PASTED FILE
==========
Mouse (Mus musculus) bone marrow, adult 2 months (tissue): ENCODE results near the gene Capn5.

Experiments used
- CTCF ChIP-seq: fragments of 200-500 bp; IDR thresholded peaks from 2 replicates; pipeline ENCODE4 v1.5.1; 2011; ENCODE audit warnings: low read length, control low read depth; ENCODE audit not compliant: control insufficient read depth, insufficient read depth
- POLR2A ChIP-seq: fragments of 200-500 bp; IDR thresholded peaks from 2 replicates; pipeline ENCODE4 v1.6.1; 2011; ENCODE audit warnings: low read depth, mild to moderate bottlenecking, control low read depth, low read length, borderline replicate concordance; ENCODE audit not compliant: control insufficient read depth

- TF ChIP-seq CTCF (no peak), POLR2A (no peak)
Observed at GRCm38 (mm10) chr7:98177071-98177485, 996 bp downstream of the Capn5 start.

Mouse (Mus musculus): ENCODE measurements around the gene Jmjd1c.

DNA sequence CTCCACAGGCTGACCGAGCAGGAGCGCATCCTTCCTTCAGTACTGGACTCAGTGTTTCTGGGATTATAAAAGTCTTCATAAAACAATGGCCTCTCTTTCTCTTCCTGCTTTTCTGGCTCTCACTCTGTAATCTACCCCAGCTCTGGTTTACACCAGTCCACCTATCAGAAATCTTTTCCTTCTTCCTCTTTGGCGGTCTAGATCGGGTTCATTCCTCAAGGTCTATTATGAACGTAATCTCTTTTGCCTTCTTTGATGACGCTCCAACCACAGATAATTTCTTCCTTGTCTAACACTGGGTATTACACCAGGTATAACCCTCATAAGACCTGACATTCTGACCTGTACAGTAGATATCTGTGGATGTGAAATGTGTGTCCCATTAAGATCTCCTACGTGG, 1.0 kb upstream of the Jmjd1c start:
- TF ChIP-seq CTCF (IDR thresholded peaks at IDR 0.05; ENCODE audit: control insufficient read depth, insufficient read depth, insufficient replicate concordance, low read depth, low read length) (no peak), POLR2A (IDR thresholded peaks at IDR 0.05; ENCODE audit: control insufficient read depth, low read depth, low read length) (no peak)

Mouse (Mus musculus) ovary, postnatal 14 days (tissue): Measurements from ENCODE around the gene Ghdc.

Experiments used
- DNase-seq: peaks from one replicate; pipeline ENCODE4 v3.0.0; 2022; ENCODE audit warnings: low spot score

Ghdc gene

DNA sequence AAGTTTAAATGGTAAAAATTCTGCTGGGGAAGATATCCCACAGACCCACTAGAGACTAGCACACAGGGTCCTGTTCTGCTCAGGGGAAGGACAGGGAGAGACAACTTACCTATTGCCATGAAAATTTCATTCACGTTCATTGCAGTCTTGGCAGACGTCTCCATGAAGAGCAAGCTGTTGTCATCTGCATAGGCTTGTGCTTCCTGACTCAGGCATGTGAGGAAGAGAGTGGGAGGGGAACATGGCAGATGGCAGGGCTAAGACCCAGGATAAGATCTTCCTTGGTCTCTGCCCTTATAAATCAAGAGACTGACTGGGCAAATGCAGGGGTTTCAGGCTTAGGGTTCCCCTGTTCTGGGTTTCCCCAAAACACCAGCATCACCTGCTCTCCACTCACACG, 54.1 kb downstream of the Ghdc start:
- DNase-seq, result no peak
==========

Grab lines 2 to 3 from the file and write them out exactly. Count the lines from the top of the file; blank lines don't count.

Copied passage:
Experiments used
- CTCF ChIP-seq: fragments of 200-500 bp; IDR thresholded peaks from 2 replicates; pipeline ENCODE4 v1.5.1; 2011; ENCODE audit warnings: low read length, control low read depth; ENCODE audit not compliant: control insufficient read depth, insufficient read depth